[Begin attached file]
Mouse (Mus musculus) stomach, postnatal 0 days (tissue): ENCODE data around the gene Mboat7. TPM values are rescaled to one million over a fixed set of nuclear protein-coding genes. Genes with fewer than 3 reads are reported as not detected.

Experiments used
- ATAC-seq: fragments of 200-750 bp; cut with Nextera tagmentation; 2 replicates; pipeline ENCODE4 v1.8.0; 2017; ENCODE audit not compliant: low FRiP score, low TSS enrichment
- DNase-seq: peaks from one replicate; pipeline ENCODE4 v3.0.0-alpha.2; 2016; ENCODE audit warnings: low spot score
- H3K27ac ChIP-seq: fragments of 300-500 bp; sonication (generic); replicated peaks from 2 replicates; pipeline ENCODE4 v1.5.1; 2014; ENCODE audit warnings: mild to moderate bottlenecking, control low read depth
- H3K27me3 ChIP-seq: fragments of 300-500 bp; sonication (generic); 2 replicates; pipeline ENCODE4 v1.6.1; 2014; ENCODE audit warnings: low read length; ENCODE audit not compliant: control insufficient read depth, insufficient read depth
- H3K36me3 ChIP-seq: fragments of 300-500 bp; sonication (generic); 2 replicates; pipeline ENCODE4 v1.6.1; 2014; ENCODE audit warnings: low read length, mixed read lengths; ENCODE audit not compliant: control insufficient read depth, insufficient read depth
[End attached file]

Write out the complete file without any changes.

Mouse (Mus musculus) stomach, postnatal 0 days (tissue): ENCODE data around the gene Mboat7. TPM values are rescaled to one million over a fixed set of nuclear protein-coding genes. Genes with fewer than 3 reads are reported as not detected.

Experiments used
- ATAC-seq: fragments of 200-750 bp; cut with Nextera tagmentation; 2 replicates; pipeline ENCODE4 v1.8.0; 2017; ENCODE audit not compliant: low FRiP score, low TSS enrichment
- DNase-seq: peaks from one replicate; pipeline ENCODE4 v3.0.0-alpha.2; 2016; ENCODE audit warnings: low spot score
- H3K27ac ChIP-seq: fragments of 300-500 bp; sonication (generic); replicated peaks from 2 replicates; pipeline ENCODE4 v1.5.1; 2014; ENCODE audit warnings: mild to moderate bottlenecking, control low read depth
- H3K27me3 ChIP-seq: fragments of 300-500 bp; sonication (generic); 2 replicates; pipeline ENCODE4 v1.6.1; 2014; ENCODE audit warnings: low read length; ENCODE audit not compliant: control insufficient read depth, insufficient read depth
- H3K36me3 ChIP-seq: fragments of 300-500 bp; sonication (generic); 2 replicates; pipeline ENCODE4 v1.6.1; 2014; ENCODE audit warnings: low read length, mixed read lengths; ENCODE audit not compliant: control insufficient read depth, insufficient read depth